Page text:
Notes – A Life Story
With one of the best ads to kickoff 2017 thus far, “Notes” is not just beautiful storytelling, its probably one of the best new short films that will touch and inspire us all. Despite living in a time when connecting with people has become so much easier, it has also become so much less personal. This story reminds us of the power of putting pen to paper.
Every unique company deserves unique branding. Scrivas provides scribe services to all types of medical establishments. Experts at digitally capturing all minutes of a patients visit with a physician, it only made sense to create a modern representation of an ink blot to make their brand stand out.
With vivid colors and modern design, Scrivas’ branding is sure to make an impact wherever it is displayed. Whether it’s the new interactive website we created for them or a simple business card, their brand is one you won’t soon forget.
How do you create consumer appeal for an up and coming international company passionate about their jewelry products? You go through a professional rebranding process.
Imagery’s objective was to update the Forever Crystals brand by designing a contemporary identity system that visually identifies with their history and connects with their core mission. We wanted the new brand to be approachable, to garner mass-market interest, driving traffic online or through its retail locations.
It’s a Home Run!
Four Reasons To Prioritize Branding When Building Your Business
Even in the early stages of starting a business, building a brand should not be overlooked. If forgotten, you will find that you may have difficulty engaging with customers and fostering loyalty later on. A brand is not just a logo; each part serves as a chapter to your story, and you will want to convey that message in a concise and professional manner.
Throughout my career, I have been fortunate enough to spend much of my time mastering branding in a variety of fields. From musicians to fashion labels to athletes, each has their own identity and purpose. But across industries, all of these professionals have one thing in common: They want their brands to be extensions of their goals and visions.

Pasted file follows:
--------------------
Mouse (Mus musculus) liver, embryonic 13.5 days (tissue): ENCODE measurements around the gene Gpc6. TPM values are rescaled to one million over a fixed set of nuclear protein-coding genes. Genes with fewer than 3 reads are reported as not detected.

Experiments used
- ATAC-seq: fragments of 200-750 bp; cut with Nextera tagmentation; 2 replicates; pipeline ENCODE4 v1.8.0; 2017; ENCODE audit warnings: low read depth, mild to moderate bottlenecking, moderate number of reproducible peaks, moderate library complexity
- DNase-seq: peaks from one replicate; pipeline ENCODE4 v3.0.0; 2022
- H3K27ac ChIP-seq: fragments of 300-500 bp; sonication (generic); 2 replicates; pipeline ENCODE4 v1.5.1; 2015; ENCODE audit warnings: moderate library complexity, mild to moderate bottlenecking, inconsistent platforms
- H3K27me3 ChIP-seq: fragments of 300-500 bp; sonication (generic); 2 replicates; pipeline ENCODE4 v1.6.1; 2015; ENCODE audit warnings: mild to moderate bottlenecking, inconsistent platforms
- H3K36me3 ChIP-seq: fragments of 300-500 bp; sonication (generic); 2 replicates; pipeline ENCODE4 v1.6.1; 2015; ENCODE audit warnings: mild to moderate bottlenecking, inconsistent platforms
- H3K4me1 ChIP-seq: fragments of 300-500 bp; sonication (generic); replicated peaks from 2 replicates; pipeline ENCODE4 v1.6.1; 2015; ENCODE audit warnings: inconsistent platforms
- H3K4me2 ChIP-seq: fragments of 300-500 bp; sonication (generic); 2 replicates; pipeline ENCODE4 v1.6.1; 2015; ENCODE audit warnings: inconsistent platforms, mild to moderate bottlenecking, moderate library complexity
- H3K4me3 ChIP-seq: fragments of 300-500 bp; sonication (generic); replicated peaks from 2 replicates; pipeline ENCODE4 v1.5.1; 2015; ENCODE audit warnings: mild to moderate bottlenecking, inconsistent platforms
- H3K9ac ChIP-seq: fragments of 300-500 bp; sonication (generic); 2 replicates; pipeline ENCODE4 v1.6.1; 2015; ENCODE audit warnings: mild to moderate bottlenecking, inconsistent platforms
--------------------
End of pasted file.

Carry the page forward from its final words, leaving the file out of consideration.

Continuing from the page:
Baptist Health Foundation
Healthcare is a challenging, yet rewarding field. Unfortunately, it’s also very costly. In an effort to offset these costs, The Baptist Health Foundation launched a philanthropic initiative through the purchase of personalized Bricks which memorializes donations made by those inspired to help. Imagery was commissioned to developed this ad campaign to help fund the new development of the Baptist Health Foundation and its mission to eradicate cancer. Our creative approach showcases the love and compassion that each brick exudes and how each donation is personal and most importantly, appreciated. We feel these ads lay the foundation to a philanthropic mission that is strong and deeply rooted in improving everyone’s life it touches.
Every once in a while someone comes up with a new product with the potential to change an industry and people’s lives. In this case, the client approached Imagery with branding requirements for a new device that can save consumers an average of 40% monthly on their water bills. That is significant savings not just for residential markets but also for commercial applications.
Excited to launch the new product, Imagery immediately went to work developing a unique brand that encompasses the product’s features and value proposition. Imagery was tasked with the naming exercise, brand identity, marketing communications, brand packaging and website design and development. Although still in the works, everyone loves the creative progress and the prospective for Waterprofit once it hits the general market in 2017.
The digital age is upon us and consumers can now interact and be a part of how businesses run their marketing agendas. Outside of the U.S., traditional marketing still has a strong presence and in some International countries, changing behavior on how businesses reach consumers is a slow process. Education is key. Digital vernacular can be a threat and a learning curve for most who prefer traditional mediums.
Listen to radio spot:
Advertising is complicated and difficult to explain